The noise is democracy

All that clanging requires diligent maintenance and occasional restoration. The Canadian Embassy and the U. S. Capitol, seen from the Newseum Washingon DC, July 2015

All that clanging requires diligent maintenance and occasional restoration.
The Canadian Embassy and the U. S. Capitol, seen from the Newseum
Washingon DC, July 2015

“Our political institutions work remarkably well. They are designed to clang against each other. The noise is democracy at work.” — Michael Novak

When I first read that quote by Novak, I couldn’t help wondering when he said it, and whether he still feels that way.  Everywhere I turn, I hear people complaining about the government. There’s a diversity of opinion about where the blame lies, but there is clear consensus about one thing: a lot needs fixing.  If only we could agree on what, and how, and when.

Ah, but that’s really the argument that Novak is making, isn’t it?  If there is a great deal of vocal disagreement, maybe that’s an indication that democracy is working.  That we feel not only the urge but the freedom to complain; that we examine our leaders again and again in the court of public opinion; that we elect all sorts of representatives who themselves have a hard time reaching agreement — maybe these are healthy signs of government that truly aspires to be “of, by and for” an increasingly diverse people?

I’m not saying it’s right to show disrespect toward our leaders, or toward anyone else whose opinions offend us.  I abhor hateful name-calling and gratuitous insults.  But constructive criticism, incisive commentary and hilarious satire are all necessary components of a society ruled by a Constitution and a Bill of Rights.

If I could, I would find a way to banish all trolls from the internet; they pollute thoughtful discussions with vicious and often illogical attacks, acting ugly seemingly for the sake of ugliness.  It makes me tend to shy away from the comment sections following any news story, particularly if the topic is controversial.  It also makes me angry that we allow the lowest common denominator to hijack reasonable argument.  Polite disagreement may sound like an oxymoron, but I believe it’s possible.

Meanwhile, with election talk already beginning to dominate the airwaves, let’s brace ourselves and get ready to see this nonstop and often irritating chatter as an inevitable by-product of the incalculable blessing of living in a free country.  I invite you to join me in resolving two things: one, I will not let all the complaining and whining and hand-wringing cause me to lose sight of how many reasons we have to feel thankful; and two, I will not become part of the problem by venting my (often reasonable) frustrations in inflammatory speech or over-reactive anger at anyone who happens to disagree with me.

Let the clanging begin!

This post was first published seven years ago today. To my knowledge, this is the first time an author of a quote I featured in a post died between the first and second publication of that post. Of course, many (maybe most) were long dead before I chose their words as the inspiration or theme of mine. But for some reason, it was a bit jarring when I checked the link to Novak’s name and found that he died in 2017. I wonder all the more whether he would still feel that way about democracy, with crime rampant and civil behavior increasingly rare, not only in government, but in the everyday settings in which we all witness rude or disrespectful words and actions. I renew the invitation to resolve the two intentions mentioned in this post. I think it’s even more important now than it was seven years ago.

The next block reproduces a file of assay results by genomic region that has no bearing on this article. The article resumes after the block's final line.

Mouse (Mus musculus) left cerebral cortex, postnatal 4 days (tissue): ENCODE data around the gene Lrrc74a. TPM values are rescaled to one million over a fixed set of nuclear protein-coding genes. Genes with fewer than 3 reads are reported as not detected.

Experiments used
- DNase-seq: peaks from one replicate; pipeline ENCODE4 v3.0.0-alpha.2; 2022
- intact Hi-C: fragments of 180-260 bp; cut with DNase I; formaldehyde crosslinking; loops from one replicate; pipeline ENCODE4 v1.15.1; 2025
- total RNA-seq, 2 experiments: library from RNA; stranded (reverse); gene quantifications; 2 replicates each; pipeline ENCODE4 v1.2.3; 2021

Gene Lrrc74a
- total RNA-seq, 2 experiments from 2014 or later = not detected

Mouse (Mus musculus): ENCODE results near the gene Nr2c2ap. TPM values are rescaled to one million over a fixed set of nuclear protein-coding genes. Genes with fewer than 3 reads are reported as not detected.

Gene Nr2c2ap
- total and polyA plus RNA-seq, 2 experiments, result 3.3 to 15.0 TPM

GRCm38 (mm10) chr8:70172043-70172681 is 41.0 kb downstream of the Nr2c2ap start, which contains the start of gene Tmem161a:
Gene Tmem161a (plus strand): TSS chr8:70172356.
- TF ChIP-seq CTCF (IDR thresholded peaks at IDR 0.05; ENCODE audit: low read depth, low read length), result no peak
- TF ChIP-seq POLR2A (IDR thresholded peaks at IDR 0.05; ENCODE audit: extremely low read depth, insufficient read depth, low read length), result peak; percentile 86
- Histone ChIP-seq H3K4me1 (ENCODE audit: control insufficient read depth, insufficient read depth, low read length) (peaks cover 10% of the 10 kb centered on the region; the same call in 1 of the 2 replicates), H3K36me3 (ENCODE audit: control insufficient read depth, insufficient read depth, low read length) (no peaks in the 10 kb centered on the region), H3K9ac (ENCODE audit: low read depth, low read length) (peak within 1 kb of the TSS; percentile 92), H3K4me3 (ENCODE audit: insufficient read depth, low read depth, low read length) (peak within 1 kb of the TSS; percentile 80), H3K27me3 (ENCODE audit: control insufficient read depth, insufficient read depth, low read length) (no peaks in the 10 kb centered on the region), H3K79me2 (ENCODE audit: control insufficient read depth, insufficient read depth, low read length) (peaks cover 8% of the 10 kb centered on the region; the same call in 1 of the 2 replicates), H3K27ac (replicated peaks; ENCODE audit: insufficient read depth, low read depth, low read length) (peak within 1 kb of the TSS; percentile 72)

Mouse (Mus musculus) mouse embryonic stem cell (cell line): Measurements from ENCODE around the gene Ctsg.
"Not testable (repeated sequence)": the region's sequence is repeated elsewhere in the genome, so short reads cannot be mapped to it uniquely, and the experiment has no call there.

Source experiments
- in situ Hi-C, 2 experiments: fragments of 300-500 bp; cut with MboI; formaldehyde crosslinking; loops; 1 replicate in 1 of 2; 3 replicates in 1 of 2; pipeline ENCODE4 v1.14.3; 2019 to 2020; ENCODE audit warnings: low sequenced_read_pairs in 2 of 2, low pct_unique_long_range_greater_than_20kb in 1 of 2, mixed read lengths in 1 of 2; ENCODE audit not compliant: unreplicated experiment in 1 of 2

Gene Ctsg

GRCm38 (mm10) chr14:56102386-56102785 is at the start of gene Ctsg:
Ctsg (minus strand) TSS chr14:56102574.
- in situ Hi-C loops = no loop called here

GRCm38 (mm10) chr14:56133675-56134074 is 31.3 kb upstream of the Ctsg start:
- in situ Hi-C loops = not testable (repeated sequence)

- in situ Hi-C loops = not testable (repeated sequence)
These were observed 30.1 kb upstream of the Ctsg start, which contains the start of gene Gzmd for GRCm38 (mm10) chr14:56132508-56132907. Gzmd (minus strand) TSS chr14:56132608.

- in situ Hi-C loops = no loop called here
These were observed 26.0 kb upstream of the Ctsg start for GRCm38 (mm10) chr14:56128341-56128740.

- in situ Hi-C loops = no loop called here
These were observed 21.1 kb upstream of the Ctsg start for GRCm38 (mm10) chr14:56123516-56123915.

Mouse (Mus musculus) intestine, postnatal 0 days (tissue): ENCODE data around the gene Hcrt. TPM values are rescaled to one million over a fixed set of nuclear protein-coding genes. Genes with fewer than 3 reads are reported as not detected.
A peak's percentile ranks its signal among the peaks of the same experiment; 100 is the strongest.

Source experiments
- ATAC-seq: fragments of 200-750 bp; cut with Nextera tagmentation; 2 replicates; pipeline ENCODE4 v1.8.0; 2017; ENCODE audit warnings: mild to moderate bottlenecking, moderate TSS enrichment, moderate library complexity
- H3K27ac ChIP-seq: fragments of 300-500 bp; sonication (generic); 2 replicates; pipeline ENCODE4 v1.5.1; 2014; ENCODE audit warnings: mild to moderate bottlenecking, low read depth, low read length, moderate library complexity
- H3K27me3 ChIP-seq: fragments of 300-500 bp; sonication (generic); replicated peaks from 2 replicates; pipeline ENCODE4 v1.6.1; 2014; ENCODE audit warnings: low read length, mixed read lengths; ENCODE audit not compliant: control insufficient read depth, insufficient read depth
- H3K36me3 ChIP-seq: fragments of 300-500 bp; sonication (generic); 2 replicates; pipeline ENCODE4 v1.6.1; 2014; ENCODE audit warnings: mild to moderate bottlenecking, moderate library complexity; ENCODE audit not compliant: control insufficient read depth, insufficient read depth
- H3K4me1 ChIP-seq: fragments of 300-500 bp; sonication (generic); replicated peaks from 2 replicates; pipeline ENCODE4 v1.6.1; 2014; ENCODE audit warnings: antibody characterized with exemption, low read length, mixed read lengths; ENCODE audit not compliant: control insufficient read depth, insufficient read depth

The original post, comments and photo are linked, along with two other related posts, below. These links to related posts, and their thumbnail photos, do not appear in the blog feed; they are only visible when viewing the individual posts by clicking on each one. I have no idea why, nor do I know how they choose the related posts. That’s just the way WordPress does things.


  1. Good morning, Julia! I appreciate and agree with your two resolutions.
    I also appreciate Novak’s quote. That does help, to consider that some degree of dissonance is normal and appropriate.
    The problem with a shouting match is that the loudest person wins, regardless of what the shouting is about. If only there were a way to balance, or compensate for, the volume. That goes for excessive volume of advertisements and visual stimulation afforded by the wealthier of the parties in any debate, too.
    I know that people have become accustomed to increasingly high-tech audio-visual entertainment, and so are drawn to the most entertaining, engaging displays, but I wish we would stop to think about the issues instead of being lead.
    I put together a PowerPoint presentation for our consulting agency, alerting folks to the most common (or popularly used) logical fallacies. Here is a website that defines several:
    The presentation was quite well received; people liked to take a break from other critical thinking, to thinking about thinking.

    • Hi Susan, I don’t have time right now to check the link, but I’ll try to get back to it. I somewhat disagree that the loudest person wins. It may appear that way, but I have known far too many quiet souls of deep conviction who walk away from such displays firmly opposed, and resolved in the opposite direction. It’s why pollsters so often get it wrong.

      • Thank you you sharing that.

  2. I also would like to note that I appreciated Lincoln’s slash you linked to the other day. His argument made reasonable points, rather than just a lot of noise (although there was clearly a little noise in it)!

Thanks for encouraging others by sharing your thoughts:

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